Golisopod: The New Behemoth Bug Type

Honestly, did anybody expect Wimpod to stay wimpy forever? I knew this little bugger was going to grow up into a monster, but Golisopod was not what I anticipated. Wimpod’s ability Wimp Out seemed awful to me at first, and I was hoping its evolution would flip the script a little bit and get an ability that does the opposite: scare out the opponent when your health drops below 50%.

But alas, Golisopod gets Emergency Exit as its only ability, which is basically Wimp Out but with different flavor text. But is Emergency Exit truly a deal breaker? And what can we expect from it in league format heading into Generation 7?

After all, what exactly makes Emergency Exit so “bad?” There’s a few reasons which I’ll briefly explain here:

  1. Emergency Exit activates after you are hit below 50%, not the end of the turn. With Golisopod’s base 40 Speed, you will often get switched out without getting a hit off.
  2. Golisopod is Stealth Rocks weak, so it wants to avoid switching at all costs. In the context of league format, drafting it is essentially inviting your opponent to bring Stealth Rocks against you.
  3. Being switched out against your will hinders your ability to set-up and sweep.

But taking a closer look at Golisopod, namely its stats, reveals some amazing potential. To get a good understanding of its bulk, it’s essentially got the same HP and defenses as Mega Scizor, albeit with a worse defensive typing. (It has 75/140/90 bulk to be precise.) That bulk is valuable to a Pokémon like Golisopod, which will generally always be in fear of dropping below 50% HP. In fact, no matter what way you look at it, Golisopod will always have that issue.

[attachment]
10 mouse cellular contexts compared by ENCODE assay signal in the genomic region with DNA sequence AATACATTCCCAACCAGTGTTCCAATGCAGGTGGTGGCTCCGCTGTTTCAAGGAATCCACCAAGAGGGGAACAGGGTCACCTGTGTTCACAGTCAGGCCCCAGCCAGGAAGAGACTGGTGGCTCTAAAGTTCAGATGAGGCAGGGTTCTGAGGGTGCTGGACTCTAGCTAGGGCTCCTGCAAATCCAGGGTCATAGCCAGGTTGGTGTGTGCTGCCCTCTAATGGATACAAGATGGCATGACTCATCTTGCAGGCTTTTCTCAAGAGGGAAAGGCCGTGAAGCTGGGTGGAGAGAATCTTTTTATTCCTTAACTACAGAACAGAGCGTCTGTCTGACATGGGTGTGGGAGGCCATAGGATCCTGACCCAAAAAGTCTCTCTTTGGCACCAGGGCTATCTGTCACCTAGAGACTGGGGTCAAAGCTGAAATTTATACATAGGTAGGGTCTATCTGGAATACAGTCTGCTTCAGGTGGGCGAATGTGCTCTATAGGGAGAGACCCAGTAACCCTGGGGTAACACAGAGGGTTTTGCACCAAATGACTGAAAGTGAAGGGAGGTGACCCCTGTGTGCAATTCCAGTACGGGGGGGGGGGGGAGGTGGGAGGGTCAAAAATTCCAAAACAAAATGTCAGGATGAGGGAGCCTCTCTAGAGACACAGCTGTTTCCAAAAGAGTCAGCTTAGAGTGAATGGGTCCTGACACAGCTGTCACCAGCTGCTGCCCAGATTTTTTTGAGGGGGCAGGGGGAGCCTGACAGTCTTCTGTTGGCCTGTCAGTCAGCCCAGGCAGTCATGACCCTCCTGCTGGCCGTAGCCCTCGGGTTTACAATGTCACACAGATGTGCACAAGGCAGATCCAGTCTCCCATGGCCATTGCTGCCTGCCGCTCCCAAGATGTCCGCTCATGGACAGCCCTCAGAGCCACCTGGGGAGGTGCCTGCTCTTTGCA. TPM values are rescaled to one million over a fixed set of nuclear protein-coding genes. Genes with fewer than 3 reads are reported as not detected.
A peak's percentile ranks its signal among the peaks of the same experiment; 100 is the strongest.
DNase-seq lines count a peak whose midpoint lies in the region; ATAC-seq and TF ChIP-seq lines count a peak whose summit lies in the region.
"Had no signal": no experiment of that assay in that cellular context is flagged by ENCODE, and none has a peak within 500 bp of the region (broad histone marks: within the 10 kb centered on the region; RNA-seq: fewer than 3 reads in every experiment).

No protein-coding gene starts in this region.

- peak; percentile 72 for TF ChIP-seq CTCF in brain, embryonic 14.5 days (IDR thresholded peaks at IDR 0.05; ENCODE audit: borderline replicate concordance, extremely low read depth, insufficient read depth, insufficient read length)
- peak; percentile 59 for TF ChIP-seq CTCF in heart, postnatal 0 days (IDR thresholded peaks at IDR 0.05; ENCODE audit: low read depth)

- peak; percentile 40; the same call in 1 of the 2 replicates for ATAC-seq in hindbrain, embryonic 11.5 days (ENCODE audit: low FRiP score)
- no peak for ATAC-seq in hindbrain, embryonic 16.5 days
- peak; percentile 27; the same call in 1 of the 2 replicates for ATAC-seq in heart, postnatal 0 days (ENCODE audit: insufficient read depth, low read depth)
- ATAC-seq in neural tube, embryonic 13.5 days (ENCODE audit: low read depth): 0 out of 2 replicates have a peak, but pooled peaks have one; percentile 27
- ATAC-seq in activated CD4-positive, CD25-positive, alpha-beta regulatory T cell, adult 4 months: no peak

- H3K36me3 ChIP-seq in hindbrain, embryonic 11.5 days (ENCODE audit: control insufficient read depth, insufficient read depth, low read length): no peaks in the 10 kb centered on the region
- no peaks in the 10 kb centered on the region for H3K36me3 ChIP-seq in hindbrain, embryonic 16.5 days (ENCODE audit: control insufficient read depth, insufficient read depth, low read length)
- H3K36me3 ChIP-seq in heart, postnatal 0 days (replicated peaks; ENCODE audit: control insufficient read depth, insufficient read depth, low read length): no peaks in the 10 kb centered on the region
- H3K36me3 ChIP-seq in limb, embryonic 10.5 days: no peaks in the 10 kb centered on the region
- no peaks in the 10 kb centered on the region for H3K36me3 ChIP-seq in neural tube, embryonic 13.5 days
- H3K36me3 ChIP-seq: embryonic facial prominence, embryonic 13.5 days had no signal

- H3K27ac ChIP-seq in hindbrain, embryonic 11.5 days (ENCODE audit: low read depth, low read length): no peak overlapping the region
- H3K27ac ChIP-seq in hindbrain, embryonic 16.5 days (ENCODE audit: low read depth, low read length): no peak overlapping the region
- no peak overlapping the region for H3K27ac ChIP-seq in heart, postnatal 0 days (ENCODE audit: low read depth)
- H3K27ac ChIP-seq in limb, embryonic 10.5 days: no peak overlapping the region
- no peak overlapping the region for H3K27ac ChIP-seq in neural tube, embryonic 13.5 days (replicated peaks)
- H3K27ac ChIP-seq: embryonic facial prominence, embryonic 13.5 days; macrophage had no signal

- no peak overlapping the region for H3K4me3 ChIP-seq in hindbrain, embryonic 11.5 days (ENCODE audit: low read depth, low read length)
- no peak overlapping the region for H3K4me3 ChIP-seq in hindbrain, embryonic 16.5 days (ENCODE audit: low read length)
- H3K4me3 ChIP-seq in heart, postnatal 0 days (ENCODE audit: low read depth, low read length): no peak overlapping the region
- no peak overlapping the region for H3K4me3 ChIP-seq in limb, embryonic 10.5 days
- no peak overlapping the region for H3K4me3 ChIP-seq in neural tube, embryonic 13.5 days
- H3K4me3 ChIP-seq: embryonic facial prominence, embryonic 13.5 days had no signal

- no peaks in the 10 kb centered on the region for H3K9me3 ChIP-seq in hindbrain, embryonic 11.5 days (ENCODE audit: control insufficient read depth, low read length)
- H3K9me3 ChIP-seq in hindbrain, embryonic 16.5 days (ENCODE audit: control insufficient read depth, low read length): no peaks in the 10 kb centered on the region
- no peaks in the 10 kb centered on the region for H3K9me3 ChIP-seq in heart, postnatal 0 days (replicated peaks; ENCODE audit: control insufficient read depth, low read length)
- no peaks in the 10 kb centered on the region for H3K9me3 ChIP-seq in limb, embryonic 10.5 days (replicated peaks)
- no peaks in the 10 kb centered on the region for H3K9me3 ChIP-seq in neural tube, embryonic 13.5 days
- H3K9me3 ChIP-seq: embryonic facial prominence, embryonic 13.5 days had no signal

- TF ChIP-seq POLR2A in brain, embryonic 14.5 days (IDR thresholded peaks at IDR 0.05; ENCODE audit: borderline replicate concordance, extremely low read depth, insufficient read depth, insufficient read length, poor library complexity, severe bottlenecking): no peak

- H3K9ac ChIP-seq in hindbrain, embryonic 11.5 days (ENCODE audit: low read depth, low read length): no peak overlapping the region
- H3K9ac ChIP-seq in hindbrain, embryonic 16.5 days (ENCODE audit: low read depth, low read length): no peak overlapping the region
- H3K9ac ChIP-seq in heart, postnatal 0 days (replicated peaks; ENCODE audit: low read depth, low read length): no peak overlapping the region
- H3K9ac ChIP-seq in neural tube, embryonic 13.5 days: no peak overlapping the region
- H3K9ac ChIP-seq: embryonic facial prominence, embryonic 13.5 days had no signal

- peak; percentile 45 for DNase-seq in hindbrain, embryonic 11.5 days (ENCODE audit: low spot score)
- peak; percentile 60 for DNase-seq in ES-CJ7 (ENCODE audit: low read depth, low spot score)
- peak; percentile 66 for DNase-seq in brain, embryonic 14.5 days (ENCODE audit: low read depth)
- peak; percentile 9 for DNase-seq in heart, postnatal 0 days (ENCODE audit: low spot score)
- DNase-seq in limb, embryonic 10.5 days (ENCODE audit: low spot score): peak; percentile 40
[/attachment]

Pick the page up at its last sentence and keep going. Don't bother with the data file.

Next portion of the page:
But along with that bulk, Golisopod packs a punch with 125 base Attack, which is respectable for sure.  So, it appears that looking at stats alone, Golisopod has a lot of things going well for it. But what exactly can it do with these stats? What about its movepool?

Primarily, lets cover its signature move, First Impression. First impression is a +2 priority Bug Type Move with 90 Base power, but it can only be used on the first turn it is sent out. This makes First Impression the strongest priority move currently in the game. It functions extremely well with Golisopod’s “crippling” ability, believe it or not, since it acts as a reset button for this move. This makes Golisopod a potentially great revenge killer.

Other highlights of Golisopod’s movepool are as follows:

  1. The newly buffed Leech Life, which is now an 80 base power healing move, which ties with Oblivion Wing as the strongest HP-draining move, unless you count Dream Eater.
  2. Water STAB moves like Razor Shell and Liquidation, both which have a chance to lower the opponent’s Defense. Nice and spammable.